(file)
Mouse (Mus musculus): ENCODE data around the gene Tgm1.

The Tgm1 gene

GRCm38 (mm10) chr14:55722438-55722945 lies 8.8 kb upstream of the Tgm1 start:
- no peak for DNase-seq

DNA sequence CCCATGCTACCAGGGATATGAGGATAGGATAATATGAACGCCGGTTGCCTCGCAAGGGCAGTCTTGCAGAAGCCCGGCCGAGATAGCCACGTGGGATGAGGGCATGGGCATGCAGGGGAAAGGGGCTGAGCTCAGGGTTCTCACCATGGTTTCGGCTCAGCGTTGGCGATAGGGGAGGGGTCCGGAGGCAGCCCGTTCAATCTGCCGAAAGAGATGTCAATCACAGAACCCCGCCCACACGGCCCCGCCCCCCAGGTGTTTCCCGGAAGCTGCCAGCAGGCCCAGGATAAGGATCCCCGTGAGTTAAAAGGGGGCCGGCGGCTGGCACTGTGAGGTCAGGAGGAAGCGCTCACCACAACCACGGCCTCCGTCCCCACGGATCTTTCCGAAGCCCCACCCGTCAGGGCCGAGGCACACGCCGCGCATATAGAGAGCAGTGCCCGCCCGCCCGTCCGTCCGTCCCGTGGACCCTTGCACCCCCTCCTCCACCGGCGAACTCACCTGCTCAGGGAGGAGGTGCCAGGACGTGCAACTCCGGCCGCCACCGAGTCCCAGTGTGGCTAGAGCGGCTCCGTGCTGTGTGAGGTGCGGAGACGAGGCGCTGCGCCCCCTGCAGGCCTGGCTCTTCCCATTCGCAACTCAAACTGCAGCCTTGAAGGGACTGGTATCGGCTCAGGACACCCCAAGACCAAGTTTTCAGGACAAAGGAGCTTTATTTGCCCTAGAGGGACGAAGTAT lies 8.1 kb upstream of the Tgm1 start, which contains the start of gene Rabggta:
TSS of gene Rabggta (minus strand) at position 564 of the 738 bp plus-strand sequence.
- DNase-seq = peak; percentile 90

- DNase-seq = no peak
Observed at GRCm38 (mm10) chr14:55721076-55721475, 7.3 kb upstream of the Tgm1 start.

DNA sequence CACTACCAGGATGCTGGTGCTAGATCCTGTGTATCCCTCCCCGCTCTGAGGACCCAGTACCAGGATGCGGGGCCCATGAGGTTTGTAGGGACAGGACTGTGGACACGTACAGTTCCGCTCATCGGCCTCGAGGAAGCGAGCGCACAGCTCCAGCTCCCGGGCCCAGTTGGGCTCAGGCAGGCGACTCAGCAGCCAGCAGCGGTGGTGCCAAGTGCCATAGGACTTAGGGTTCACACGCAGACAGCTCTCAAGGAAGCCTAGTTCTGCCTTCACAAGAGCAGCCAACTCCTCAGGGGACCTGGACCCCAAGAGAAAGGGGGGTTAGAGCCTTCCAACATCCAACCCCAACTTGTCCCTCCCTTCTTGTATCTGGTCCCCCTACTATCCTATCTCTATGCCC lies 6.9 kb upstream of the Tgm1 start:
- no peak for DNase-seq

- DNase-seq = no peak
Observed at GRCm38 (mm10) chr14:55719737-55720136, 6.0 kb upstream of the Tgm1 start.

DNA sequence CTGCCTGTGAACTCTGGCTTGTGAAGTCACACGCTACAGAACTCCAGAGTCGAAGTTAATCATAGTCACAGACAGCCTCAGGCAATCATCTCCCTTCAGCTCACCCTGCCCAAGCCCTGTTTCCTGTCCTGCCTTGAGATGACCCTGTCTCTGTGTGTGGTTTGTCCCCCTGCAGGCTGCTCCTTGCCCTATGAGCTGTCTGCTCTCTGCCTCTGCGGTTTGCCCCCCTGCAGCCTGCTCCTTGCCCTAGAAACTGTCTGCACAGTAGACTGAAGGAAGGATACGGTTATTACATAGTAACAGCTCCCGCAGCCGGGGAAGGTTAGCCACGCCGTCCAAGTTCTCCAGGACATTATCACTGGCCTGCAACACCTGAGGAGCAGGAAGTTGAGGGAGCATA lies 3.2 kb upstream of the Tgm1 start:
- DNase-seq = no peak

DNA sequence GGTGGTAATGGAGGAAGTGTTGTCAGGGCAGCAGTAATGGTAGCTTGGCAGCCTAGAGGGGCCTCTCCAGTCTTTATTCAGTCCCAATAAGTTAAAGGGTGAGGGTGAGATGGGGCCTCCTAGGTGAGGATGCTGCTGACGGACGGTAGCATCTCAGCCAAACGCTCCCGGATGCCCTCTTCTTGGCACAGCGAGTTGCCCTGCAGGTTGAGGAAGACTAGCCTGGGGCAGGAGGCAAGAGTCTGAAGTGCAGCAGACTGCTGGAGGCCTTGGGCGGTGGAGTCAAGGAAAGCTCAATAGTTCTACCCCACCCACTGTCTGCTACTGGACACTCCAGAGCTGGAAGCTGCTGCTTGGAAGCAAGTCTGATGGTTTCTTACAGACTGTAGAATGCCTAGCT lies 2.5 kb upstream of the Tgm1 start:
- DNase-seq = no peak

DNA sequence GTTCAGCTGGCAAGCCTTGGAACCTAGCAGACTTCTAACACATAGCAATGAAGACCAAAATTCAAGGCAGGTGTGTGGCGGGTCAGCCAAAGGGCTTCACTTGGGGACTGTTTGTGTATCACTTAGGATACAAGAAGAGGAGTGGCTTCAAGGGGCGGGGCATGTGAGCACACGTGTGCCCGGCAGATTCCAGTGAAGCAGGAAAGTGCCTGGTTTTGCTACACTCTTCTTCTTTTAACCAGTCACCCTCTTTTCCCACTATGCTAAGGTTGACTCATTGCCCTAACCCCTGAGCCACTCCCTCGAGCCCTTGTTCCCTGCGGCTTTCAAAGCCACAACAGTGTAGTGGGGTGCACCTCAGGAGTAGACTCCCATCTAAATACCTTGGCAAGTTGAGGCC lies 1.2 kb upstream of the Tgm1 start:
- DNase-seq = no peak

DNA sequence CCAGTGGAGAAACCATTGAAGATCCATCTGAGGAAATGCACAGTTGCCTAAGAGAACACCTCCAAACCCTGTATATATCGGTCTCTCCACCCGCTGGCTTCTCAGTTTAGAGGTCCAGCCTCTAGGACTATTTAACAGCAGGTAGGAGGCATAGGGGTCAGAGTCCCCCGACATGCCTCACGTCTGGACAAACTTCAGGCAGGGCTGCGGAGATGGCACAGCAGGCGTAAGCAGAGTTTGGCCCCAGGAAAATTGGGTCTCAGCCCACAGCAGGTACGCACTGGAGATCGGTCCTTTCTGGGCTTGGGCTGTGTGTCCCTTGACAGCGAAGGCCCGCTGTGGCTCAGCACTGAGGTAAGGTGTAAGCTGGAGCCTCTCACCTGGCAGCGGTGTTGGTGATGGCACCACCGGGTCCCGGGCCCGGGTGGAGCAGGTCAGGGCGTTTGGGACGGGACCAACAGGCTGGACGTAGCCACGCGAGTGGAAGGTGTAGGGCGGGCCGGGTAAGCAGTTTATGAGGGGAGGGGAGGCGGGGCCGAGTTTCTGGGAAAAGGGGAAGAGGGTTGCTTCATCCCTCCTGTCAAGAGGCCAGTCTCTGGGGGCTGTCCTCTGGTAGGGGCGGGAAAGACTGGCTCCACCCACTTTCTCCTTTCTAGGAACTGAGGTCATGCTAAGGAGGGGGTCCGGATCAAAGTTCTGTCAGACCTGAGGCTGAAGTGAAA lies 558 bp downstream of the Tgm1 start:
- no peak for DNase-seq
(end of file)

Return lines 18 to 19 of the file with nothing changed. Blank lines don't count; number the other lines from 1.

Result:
DNA sequence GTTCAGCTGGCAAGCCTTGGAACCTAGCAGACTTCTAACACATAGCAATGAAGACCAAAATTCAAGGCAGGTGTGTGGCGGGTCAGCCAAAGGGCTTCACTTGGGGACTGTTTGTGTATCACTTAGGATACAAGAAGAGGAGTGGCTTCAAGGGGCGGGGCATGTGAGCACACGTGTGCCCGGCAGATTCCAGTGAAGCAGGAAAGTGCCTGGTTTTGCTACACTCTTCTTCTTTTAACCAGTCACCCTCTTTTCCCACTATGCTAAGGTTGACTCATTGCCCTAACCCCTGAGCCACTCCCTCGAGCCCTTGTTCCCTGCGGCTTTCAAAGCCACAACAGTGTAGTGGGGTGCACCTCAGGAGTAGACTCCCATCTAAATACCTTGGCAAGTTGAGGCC lies 1.2 kb upstream of the Tgm1 start:
- DNase-seq = no peak